Write Like The New Yorker’s Rick Hertzberg
Hertzberg wrote one of the simplest, and most elegant, blog posts (this form truly needs a new descriptive terminology) in response to President Obama’s speech on Libya. It was concise. It was humble. It was careful not to say too many things and so left readers remembering one thing clearly: that whatever the merits of the President’s current policy choices, we respect the tone he has taken in talking to us, Americans, in attempting to parse the issues. Words matter, but tone matters, too. Hertzberg knows this. He doesn’t pander to the blogosphere’s thirst for tacky drama.
“I confess I simply don’t know if Obama has forged the “right” policy—i.e., the policy that will yield the desired results, which include the end of the Qaddafi regime (without a long and bloody stalemate) and the further encouragement of constitutional democratic change throughout the region. I don’t know if there even is a “right” policy, in the sense of achieving everything one would wish to achieve. And no matter what we do or refrain from doing, there is certainly no course of action or inaction that will leave us with perfectly clean hands.”
“I confess I simply don’t know” is not a phrase you see a lot online; it is certainly not one popular in the, as the New Yorker might put it, Annals of Opinion. As with other things they have done in moving content online, the magazine has kept their blogs true to what has always been the central tenet of their editorial religion: intellect. Hertzberg exemplifies this. Whether or not you agree with his politics, he often has the most provocative analysis of what has just happened. His is a blog worth following because it sets the bar high. He also helps turn readers onto cool things we might not otherwise know about, like Professor Juan Cole’s Informed Comment.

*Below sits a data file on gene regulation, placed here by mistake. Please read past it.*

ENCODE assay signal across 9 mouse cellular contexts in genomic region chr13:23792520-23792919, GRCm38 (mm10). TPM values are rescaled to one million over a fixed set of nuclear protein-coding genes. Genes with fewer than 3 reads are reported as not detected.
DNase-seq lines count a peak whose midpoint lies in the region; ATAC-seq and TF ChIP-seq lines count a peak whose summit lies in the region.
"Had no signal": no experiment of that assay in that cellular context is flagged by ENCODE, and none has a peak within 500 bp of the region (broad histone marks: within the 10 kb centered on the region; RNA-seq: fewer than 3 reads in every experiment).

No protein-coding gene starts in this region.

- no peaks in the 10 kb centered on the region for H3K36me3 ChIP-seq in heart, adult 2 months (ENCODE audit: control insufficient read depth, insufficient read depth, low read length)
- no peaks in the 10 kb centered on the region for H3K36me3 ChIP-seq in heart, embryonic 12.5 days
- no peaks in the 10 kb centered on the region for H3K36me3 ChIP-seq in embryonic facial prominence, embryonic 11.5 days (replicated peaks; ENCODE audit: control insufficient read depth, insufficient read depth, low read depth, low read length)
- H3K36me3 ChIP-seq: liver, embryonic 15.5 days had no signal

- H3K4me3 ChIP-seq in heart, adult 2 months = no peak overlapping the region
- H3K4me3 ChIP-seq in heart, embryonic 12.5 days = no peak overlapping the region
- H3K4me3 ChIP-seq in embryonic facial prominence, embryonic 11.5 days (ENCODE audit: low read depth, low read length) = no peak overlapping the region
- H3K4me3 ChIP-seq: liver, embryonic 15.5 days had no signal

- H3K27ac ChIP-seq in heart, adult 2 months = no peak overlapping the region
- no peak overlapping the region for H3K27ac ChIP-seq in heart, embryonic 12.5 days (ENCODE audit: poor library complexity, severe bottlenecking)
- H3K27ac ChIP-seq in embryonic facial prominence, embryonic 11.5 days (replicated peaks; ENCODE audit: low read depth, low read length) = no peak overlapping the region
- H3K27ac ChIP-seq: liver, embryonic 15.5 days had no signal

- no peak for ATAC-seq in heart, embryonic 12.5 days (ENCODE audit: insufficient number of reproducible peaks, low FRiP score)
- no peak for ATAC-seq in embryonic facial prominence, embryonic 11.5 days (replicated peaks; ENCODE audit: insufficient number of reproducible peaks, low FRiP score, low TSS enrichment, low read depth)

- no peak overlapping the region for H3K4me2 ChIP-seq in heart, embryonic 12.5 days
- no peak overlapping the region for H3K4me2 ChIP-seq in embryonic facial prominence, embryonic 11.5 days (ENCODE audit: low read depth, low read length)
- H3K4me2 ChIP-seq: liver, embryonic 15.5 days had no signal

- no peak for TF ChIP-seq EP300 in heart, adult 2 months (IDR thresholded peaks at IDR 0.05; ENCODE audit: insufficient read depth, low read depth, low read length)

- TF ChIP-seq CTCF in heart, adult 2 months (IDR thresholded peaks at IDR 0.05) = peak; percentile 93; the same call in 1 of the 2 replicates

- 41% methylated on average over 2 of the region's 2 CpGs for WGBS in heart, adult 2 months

What can 3D printing do for medicine? The "sky is the limit," says Northwell Health researcher Dr. Todd Goldstein.
- Medical professionals are currently using 3D printers to create prosthetics and patient-specific organ models that doctors can use to prepare for surgery.
- Eventually, scientists hope to print patient-specific organs that can be transplanted safely into the human body.
- Northwell Health, New York State's largest health care provider, is pioneering 3D printing in medicine in three key ways.
Beyond Beef sizzles and marbleizes just like real beef, Beyond Meat says.
- Shares of Beyond Meat opened at around $200 on Tuesday morning, falling to nearly $170 by the afternoon.
- Wall Street analysts remain wary of the stock, which has been on a massive hot streak since its IPO in May.
- Beyond Meat faces competition from Impossible Foods and, as of this week, Tyson.
Average waiting time for hitchhikers in Ireland: Less than 30 minutes. In southern Spain: More than 90 minutes.
- A popular means of transportation from the 1920s to the 1980s, hitchhiking has since fallen in disrepute.
- However, as this map shows, thumbing a ride still occupies a thriving niche – if at great geographic variance.
- In some countries and areas, you'll be off the street in no time. In other places, it's much harder to thumb your way from A to B.
A recent study used data from the Big Five personality to estimate psychopathy prevalence in the 48 contiguous states and Washington, D.C.
- The study estimated psychopathy prevalence by looking at the prevalence of certain traits in the Big Five model of personality.
- The District of Columbia had the highest prevalence of psychopathy, compared to other areas.
- The authors cautioned that their measurements were indirect, and that psychopathy in general is difficult to define precisely.
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